Breach Causes More Embarrassment than Damage; Contains Little Personal Information
For Immediate Release
Media Contact: Aaron Titus
New York, NY – May 22, 2012 - Identity Finder, LLC (www.identityfinder.com) today released this detailed analysis of the information posted Monday evening by the hacking group, Anonymous as a part of the AntiSec movement. The breach was announced Monday evening and made available via The Pirate Bay around noon Eastern, Tuesday. The zipped file, named "MondayMailMayhem," which contains "qwerty.tar," is 1.7GB and contains roughly 6.5 GB of web server files from the website http://bjs.ojp.usdoj.gov/, the Bureau of Justice Statistics in the US Department of Justice. It does not appear to contain any sensitive personal information, internal documents, or internal emails.
The hackers claim the breach was designed "to spread information, to allow the people to be heard and to know the corruption in their government. …to end the corruption that exists, and truly make those who are being oppressed free." The hacker who claims responsibility for the breach indicated that the dump contains " internal emails, and the entire database dump." However, Identity Finder has not been able to substantiate that claim.
Identity Finder conducted an analysis on the files. Based upon Identity Finder's analysis:
- The breach contains a folder named "Mail," which is largely empty and contains only three unique email addresses, two of which are clearly administrative: JUSTSTATS@usdoj.gov, email@example.com, and firstname.lastname@example.org.
- As may be expected, the breach also contains a large amount of crime statistical data in graphs and nearly 3,000 comma-delimited (.csv) files.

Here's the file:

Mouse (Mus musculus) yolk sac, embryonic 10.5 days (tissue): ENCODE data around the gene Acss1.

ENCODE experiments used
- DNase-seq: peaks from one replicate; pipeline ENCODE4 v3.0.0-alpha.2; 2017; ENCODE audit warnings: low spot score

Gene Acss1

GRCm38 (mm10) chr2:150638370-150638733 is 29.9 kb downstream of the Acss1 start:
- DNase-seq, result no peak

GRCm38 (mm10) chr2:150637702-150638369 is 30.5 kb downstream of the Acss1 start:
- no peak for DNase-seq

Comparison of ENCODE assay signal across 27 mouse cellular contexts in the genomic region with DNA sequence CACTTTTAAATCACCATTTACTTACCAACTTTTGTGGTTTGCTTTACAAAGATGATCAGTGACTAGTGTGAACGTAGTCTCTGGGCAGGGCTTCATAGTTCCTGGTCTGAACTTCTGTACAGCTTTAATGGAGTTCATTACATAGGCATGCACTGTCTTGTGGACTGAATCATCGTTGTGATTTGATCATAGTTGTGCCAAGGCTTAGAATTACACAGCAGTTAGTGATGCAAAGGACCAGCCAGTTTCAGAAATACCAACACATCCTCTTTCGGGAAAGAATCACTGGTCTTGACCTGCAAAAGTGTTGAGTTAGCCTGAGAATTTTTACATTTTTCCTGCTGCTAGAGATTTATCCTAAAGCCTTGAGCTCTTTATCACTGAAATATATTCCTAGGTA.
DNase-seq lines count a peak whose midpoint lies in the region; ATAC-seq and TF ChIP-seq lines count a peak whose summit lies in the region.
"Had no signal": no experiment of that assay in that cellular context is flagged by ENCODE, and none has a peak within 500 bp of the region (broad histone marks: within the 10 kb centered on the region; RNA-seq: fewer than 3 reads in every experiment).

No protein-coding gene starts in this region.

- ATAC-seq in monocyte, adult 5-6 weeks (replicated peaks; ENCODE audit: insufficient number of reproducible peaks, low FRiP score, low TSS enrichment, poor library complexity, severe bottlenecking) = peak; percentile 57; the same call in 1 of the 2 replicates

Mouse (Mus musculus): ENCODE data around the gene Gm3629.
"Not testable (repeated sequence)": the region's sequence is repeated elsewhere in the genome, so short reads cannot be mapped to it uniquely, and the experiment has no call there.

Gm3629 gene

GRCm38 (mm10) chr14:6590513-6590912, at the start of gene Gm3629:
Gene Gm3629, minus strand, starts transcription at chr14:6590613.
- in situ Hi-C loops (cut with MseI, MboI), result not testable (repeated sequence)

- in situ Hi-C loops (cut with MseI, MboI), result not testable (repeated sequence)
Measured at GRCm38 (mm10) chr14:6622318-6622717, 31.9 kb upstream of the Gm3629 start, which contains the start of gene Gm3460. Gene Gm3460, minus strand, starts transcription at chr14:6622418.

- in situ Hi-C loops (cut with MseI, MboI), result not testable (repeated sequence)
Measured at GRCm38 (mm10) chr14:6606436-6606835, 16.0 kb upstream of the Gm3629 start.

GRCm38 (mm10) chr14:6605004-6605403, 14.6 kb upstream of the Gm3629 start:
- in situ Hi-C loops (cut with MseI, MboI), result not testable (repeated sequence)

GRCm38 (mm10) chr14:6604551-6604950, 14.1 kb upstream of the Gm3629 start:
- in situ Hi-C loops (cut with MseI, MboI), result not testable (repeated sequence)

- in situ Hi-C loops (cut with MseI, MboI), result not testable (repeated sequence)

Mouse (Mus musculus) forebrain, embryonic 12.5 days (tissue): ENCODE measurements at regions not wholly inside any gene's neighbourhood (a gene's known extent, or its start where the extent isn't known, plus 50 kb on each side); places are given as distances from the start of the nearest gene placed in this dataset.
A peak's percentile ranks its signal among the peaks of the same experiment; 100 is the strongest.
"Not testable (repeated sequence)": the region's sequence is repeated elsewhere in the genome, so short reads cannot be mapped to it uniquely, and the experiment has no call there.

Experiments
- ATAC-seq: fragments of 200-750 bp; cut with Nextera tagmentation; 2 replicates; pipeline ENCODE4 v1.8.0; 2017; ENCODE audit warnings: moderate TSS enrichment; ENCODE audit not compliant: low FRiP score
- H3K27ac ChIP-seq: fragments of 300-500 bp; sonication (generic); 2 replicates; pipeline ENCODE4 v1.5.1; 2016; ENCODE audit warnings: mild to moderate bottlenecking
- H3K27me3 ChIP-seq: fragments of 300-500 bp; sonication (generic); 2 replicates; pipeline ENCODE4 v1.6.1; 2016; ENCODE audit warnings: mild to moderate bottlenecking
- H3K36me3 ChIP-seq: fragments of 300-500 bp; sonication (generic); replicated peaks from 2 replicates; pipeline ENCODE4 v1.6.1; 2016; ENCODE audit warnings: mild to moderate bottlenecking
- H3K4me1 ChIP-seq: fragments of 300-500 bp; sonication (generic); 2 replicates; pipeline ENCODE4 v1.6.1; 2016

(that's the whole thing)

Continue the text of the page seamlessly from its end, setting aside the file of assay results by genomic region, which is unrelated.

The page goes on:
- The breach includes exception logs typically kept on servers, giving details of server errors. This data could be useful to other hackers who want more insight into network topology.
- Identity Finder found no data containing real Social Security Numbers, Credit Card Numbers, Bank Account Numbers, or Driver Licenses.
The hacker who claims responsibility has not yet explained how he gained root access to the server.
Due to the fact this attack affected the Department of Justice, this breach received more attention than other more significant breaches of late including the billing and customer support tech company, WHMCS, which was ransacked and taken offline by hackers, and their entire customer database exposed online. Identity Finder is currently analyzing that breach, which appears to contain encrypted credit card numbers and the encryption key.
Identity Finder's data discovery and protection software provides companies the ability to prevent data leakage and find sensitive information. They have quickly grown to become a leader in identity protection and Data Loss Prevention (DLP) by helping millions of consumers, small businesses, and enterprises across the world. You may download the free version of Identity Finder DLP Software here: http://identityfinder.com/free